So this is a unique region where a majority of patients with active TB also have diabetes. “This does not give us the luxury of building a special programme to deal with this problem but instead integrate TB and diabetes care. We not only check for diabetes in all our TB patients but also try to check for TB in diabetes clinics. This serves two purposes - find TB cases that are in a diabetes clinic and get an opportunity for prevention of TB. People with diabetes are a high-risk group for TB and so it makes sense to test them for latent TB infection and then give them preventive medicine so that they do not reach active TB stage. There is a list of special interventions for our clinicians to remind them that people with diabetes may have special needs - medication doses might have to be adjusted for those TB-diabetes patients who have kidney problem; we also have to look for drug resistance, as more and more drug resistance is associated with diabetes patients. Then again, we know that in people with diabetes, TB relapse rates are 3-4 times higher than in TB patients without diabetes. So in the Pacific, we very often treat TB patients with diabetes for 9 months, instead of the normal 6 months, to prevent relapse,” said Dr Brostrom.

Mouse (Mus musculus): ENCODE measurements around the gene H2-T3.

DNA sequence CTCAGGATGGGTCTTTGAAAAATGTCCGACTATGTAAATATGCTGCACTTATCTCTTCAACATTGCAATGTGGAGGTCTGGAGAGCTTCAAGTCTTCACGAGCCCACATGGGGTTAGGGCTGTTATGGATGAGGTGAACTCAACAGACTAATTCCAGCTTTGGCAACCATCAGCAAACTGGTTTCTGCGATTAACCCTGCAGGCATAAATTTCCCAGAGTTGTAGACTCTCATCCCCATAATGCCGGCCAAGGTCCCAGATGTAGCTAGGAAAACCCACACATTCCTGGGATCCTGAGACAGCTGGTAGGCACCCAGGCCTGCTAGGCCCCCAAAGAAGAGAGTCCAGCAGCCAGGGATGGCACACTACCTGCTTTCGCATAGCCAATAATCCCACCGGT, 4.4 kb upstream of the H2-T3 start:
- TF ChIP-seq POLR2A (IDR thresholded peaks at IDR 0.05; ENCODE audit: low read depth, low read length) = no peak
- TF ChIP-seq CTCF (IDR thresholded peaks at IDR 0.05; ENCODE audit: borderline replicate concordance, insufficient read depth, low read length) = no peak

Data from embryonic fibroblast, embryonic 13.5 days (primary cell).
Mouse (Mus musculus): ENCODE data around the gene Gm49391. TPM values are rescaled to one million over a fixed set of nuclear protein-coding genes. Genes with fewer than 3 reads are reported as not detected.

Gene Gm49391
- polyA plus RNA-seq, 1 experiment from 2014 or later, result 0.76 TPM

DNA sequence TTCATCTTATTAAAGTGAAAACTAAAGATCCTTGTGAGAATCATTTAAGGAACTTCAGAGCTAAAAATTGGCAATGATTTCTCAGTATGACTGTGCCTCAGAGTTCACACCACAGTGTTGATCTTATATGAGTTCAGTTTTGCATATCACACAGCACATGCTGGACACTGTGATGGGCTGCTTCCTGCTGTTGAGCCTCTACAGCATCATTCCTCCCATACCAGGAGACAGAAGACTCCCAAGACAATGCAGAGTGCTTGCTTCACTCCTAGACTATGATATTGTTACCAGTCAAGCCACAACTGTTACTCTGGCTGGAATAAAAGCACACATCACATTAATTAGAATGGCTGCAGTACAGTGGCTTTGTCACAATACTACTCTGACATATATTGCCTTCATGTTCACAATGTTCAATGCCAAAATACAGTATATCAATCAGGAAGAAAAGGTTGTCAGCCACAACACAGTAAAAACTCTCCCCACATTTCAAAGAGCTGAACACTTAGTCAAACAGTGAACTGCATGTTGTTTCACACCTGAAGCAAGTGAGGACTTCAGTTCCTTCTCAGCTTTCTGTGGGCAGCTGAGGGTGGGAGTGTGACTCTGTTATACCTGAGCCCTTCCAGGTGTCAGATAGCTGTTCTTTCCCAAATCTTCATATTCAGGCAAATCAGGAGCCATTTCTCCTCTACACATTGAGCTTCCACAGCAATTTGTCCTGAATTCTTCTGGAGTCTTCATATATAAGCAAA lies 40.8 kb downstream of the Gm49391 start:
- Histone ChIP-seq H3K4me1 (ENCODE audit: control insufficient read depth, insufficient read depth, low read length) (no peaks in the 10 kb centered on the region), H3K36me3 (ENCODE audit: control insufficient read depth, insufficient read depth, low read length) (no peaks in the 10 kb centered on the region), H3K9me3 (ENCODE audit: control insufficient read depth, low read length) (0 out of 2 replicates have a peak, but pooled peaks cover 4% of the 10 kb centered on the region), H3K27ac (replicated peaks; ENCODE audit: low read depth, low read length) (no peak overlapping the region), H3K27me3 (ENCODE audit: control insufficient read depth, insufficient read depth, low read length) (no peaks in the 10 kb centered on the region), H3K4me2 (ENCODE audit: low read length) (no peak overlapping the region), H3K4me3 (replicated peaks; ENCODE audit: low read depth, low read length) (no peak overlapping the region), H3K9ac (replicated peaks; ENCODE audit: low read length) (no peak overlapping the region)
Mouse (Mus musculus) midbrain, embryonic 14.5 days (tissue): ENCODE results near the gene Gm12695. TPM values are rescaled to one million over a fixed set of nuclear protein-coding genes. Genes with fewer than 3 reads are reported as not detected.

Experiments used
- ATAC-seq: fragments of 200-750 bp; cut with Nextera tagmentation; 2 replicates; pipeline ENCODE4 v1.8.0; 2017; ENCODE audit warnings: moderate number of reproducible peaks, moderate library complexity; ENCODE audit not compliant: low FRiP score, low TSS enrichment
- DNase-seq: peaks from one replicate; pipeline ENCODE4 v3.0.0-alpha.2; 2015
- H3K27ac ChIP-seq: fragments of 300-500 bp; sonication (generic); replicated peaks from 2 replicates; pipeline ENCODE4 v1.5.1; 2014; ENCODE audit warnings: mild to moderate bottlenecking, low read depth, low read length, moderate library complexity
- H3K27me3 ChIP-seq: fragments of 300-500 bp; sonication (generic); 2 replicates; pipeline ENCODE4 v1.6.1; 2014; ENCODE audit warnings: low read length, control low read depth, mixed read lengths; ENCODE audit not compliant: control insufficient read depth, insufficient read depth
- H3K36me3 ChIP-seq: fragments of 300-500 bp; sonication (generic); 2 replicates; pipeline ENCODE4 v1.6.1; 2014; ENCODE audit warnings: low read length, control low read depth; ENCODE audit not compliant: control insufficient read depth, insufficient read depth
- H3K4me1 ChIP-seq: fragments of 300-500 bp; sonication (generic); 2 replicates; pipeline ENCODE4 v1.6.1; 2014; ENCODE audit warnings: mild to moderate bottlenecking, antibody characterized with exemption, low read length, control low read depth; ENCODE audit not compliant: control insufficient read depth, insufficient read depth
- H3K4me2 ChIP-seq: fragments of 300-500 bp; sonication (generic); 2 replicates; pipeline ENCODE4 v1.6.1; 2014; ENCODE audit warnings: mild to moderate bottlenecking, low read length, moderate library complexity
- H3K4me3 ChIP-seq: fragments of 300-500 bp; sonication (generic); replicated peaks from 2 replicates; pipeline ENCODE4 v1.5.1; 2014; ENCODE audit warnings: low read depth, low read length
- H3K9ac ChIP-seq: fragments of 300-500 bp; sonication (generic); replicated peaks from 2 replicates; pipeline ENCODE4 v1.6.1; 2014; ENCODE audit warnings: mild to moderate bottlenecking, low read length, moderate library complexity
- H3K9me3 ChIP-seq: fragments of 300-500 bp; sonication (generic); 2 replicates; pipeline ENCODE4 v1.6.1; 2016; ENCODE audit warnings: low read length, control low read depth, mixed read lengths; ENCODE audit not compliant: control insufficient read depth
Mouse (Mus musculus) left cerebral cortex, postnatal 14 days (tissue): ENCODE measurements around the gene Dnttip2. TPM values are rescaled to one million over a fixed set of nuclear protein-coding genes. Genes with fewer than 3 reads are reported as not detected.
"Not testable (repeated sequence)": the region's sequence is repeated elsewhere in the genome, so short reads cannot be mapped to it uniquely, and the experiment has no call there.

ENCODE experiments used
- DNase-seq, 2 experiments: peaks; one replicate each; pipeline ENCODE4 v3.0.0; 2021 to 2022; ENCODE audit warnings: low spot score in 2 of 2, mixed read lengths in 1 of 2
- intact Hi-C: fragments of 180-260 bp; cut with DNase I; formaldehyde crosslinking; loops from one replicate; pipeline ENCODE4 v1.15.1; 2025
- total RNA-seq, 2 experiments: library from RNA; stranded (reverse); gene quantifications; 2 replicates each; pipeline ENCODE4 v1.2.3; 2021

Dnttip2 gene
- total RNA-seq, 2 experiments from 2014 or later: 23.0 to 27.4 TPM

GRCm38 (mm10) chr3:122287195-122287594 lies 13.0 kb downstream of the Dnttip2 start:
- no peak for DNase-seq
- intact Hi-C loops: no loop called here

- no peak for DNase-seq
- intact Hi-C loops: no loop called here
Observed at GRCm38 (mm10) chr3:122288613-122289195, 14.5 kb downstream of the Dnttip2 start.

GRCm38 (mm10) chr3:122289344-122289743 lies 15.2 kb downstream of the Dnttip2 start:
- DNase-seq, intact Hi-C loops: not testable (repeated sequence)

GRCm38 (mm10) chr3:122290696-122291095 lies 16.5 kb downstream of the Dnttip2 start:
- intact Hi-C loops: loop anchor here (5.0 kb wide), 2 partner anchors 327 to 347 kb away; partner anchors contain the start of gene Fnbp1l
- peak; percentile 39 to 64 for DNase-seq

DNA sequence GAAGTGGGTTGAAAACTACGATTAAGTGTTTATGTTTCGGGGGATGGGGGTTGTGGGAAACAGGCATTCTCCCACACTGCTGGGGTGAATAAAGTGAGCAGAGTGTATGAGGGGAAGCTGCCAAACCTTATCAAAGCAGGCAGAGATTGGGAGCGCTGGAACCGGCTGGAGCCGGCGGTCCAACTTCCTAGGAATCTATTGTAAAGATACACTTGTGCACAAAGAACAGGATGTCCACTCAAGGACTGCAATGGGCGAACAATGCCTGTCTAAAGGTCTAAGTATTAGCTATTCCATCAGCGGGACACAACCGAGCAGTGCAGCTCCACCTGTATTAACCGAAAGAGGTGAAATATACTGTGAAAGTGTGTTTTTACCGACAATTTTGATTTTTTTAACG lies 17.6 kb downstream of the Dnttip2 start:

Dr Brostrom and his team have trained their TB clinic staff to manage diabetes, in order to maximize quality of care and improve TB treatment outcomes. The DOTS providers, community workers and nurses have been given basic diabetes education. With help from Australian Respiratory Council a flipchart of diabetes education has been developed to go along with TB education. A TB healthcare provider makes 100 home visits of a TB patient during his/her TB treatment period. It is during these regular face-to-face interactions that the patients are told on how to manage their diabetes, along with ensuring that they are swallowing their TB drugs.